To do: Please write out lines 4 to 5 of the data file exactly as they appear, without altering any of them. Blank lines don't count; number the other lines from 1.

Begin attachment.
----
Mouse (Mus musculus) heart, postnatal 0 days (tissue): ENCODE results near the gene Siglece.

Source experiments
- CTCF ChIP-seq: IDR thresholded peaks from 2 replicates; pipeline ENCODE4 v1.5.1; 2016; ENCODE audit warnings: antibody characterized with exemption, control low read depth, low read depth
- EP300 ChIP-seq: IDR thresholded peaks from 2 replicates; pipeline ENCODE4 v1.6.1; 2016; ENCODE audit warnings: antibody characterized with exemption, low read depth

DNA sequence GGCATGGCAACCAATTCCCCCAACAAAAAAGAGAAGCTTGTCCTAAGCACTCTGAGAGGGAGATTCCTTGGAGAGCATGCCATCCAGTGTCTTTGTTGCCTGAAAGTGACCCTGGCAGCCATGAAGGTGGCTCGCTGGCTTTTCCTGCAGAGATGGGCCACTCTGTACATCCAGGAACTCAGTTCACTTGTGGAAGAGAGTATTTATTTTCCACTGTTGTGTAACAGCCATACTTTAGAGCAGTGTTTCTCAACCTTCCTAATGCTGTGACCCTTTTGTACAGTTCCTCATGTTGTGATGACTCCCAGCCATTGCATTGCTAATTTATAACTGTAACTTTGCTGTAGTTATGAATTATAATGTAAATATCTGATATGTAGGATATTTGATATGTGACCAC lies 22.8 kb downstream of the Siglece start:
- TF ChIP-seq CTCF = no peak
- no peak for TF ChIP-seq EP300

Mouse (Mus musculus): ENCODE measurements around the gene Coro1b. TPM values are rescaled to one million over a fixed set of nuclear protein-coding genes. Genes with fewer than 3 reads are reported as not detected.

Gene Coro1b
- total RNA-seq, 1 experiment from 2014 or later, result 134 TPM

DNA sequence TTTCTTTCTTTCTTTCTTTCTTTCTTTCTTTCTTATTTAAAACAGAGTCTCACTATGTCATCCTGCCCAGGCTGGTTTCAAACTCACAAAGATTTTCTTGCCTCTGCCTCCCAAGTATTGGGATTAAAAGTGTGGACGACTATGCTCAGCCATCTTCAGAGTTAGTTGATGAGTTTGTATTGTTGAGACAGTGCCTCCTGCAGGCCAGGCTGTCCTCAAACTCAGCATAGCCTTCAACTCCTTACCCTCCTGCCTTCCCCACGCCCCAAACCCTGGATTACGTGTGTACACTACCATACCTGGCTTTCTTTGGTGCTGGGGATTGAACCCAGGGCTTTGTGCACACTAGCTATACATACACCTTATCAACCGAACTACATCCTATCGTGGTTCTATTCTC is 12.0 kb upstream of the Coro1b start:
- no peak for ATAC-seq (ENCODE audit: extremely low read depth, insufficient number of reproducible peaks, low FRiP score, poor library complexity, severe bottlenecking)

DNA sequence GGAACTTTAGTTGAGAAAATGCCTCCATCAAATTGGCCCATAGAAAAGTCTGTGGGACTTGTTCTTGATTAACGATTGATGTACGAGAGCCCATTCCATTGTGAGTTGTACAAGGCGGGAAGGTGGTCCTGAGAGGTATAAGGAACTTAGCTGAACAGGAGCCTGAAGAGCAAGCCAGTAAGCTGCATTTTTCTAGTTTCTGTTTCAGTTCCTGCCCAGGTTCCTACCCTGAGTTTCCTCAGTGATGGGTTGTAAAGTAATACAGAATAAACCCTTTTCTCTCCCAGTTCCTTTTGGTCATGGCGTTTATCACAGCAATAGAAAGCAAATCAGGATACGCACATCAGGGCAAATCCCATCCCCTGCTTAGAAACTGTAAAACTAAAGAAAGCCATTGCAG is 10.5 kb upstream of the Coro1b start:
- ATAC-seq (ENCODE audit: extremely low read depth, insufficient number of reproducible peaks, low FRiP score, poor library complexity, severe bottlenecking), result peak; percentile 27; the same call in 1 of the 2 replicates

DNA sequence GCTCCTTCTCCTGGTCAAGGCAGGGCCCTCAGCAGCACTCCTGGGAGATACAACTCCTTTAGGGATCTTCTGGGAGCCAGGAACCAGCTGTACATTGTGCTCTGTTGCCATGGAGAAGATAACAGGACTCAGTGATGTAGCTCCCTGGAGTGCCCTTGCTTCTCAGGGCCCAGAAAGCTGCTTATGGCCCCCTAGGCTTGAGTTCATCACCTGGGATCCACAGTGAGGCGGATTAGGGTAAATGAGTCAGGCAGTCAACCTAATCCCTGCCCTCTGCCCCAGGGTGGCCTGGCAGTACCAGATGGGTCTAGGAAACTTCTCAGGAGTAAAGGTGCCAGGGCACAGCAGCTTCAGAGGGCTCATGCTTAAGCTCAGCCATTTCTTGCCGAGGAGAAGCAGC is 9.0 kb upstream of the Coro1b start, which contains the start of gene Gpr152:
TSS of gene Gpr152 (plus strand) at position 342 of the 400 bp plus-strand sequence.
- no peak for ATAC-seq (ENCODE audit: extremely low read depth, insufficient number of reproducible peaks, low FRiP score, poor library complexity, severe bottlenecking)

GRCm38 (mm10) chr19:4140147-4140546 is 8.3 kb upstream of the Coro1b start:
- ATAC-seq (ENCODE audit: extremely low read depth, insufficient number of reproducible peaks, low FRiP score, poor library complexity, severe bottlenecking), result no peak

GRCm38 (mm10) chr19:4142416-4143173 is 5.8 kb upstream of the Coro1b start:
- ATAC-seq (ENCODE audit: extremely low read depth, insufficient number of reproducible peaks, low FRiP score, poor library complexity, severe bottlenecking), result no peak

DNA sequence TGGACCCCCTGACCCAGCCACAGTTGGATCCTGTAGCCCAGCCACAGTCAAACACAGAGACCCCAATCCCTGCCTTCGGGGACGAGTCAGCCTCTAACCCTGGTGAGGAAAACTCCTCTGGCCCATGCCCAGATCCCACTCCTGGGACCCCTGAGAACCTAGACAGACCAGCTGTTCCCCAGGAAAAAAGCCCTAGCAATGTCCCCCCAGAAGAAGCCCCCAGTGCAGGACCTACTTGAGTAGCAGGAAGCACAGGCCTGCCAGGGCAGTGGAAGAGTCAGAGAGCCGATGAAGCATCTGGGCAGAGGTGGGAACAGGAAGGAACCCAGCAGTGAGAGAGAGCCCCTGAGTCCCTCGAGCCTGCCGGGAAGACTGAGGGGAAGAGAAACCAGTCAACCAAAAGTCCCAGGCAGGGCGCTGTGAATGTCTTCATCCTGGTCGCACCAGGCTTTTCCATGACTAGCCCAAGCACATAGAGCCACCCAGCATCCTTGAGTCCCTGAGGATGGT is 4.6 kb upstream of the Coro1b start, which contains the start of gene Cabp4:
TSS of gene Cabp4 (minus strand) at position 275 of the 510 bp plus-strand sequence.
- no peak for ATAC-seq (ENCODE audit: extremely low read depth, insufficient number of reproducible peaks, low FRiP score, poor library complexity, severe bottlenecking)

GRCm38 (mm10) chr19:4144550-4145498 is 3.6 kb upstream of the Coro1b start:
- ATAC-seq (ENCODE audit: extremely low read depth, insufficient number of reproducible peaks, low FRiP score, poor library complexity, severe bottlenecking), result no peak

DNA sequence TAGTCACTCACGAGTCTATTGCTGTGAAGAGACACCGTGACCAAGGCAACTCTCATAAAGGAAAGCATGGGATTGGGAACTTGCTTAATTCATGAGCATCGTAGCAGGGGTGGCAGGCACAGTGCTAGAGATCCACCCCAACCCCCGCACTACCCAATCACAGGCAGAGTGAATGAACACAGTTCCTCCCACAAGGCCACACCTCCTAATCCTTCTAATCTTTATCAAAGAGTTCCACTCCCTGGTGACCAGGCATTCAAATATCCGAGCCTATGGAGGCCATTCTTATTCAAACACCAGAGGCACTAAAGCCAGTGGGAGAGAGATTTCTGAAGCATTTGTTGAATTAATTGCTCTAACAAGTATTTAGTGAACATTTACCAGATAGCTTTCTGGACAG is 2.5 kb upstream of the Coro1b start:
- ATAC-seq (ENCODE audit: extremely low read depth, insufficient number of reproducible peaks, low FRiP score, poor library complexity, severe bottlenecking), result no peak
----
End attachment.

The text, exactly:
- EP300 ChIP-seq: IDR thresholded peaks from 2 replicates; pipeline ENCODE4 v1.6.1; 2016; ENCODE audit warnings: antibody characterized with exemption, low read depth

DNA sequence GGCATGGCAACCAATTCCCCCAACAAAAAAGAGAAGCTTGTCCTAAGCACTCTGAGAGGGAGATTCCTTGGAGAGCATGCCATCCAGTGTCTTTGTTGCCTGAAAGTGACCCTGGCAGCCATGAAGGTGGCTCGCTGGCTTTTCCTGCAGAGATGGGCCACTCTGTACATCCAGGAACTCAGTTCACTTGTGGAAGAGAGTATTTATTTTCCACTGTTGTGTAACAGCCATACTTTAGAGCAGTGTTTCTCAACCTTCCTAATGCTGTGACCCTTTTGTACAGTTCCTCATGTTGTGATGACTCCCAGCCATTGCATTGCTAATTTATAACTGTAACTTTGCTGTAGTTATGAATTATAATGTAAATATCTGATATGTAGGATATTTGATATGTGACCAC lies 22.8 kb downstream of the Siglece start: